The French Blends

Fines Herbes
Made from: chervil, minced parsley, chopped chives, tarragon
Flavor profile: slightly sweet-ish from the tarragon and chervil
Tasty for: raw veggies with a light vinaigrette, sautéed veg with ghee, chicken breast

Parisienne Bonnes Herbes
Made from: chives, dill weed, French basil, French tarragon, chervil, white pepper
Flavor profile: herb-y versatility
Tasty on: sautéed veg with ghee, chicken breast

Bouquet Garni
Made from: savory, rosemary, thyme, Turkish oregano, basil, dill weed, marjoram, sage and tarragon
Flavor profile: less sweet than the other two, sturdy enough for cooking and stronger meats
Tasty on: chicken, fish, beef, and pork; I like it more on meat than on veg

My bottom line: The Fines Herbes and Bonnes Herbes are very similar, and I slightly prefer Fines Herbes because I don’t love basil and dill on raw veg. But that’s a quibble; you can use them interchangeably and probably don’t need both. Use Bouquet Garni on roast meat, and use Fines Herbes/Bonnes Herbes for the veggies on the side.

The Onion-Y Ones

Fox Point Seasoning
Made from: salt, shallots, chives, garlic, onion, green peppercorns (peppercorns are borderline for AIP)
Flavor profile: yummy! or more specifically, salty-oniony goodness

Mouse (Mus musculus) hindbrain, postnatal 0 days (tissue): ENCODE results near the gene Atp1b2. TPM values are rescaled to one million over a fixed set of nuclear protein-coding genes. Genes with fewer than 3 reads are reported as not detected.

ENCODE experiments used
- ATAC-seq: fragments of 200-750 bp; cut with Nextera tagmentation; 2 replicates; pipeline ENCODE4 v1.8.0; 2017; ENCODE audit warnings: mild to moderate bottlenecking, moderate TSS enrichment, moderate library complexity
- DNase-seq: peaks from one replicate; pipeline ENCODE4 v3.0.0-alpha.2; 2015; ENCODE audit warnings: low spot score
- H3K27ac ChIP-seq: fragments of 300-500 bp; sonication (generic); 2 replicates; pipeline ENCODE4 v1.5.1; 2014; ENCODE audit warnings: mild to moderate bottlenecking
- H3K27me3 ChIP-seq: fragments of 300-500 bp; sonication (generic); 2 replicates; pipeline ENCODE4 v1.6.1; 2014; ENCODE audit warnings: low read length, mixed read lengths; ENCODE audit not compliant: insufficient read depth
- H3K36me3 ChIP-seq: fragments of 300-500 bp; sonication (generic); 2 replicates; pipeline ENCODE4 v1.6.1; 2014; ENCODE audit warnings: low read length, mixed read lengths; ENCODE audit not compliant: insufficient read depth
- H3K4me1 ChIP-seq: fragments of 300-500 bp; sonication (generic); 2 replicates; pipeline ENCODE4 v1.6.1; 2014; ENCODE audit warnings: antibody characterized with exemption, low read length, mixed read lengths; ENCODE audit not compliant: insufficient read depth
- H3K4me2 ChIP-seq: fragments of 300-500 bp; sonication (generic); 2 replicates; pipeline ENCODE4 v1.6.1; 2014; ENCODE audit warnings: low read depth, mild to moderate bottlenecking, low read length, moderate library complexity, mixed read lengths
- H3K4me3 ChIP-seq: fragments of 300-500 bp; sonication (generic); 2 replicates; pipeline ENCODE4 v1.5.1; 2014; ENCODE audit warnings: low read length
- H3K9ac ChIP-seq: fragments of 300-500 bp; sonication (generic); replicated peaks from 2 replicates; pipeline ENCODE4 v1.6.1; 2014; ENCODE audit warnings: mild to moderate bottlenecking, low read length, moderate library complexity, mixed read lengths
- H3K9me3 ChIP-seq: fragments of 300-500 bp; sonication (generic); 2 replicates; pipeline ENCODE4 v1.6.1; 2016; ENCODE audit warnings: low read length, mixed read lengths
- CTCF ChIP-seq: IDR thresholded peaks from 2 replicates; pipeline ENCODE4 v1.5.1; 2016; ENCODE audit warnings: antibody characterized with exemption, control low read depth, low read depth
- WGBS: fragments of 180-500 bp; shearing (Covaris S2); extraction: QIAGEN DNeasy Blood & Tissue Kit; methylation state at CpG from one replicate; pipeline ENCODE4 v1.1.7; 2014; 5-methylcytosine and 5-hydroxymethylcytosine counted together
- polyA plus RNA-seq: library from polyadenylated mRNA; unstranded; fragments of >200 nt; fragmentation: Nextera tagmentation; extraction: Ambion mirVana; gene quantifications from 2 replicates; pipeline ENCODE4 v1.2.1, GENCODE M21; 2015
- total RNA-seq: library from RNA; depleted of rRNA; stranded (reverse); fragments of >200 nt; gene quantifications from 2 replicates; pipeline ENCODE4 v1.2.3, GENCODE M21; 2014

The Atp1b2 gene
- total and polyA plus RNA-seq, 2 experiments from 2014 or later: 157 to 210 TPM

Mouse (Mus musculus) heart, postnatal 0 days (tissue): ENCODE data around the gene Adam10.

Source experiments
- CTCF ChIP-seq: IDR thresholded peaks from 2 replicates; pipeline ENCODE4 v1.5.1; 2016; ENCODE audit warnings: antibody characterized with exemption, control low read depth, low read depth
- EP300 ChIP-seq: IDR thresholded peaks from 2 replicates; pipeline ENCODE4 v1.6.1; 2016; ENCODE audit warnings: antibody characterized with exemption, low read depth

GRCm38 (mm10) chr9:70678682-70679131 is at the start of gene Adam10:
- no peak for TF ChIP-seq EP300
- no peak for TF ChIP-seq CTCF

Tasty on: chicken and fish, sautéed veg with coconut oil or ghee, butternut squash

Made from:
just chives
Flavor profile: mild onion flavor
Tasty on: everything! but especially sautéed broccoli, Brussels sprouts, cauliflower, and cabbage… and sweet spuds!

My bottom line: Anything with chives rules. The end.

The Italian Blends

Italian Herb Mix
Made from: Turkish oregano, basil, marjoram, thyme, cracked rosemary
Flavor profile: makes everything taste pizza-ish. YAY!
Tasty on: chicken, fish, beef, and pork; excellent in tuna with extra-virgin olive oil & red wine vinegar

Pasta Sprinkle
Made from: California basil, Turkish oregano, minced garlic, thyme
Flavor profile: less pizza-ish, more pasta-ish zucchini noodles-ish
Tasty on: salad with extra-virgin olive oil & red wine vinegar (which I just typed as winegar!); OMG! zucchini noodles

My bottom line: I like having both, even though they’re quite similar, just because then I can alternate.

The Middle Eastern Ones

Made from: cinnamon!
Flavor profile: cinnamon!
Tasty on: butternut squash, sweet spuds, lamb, ground beef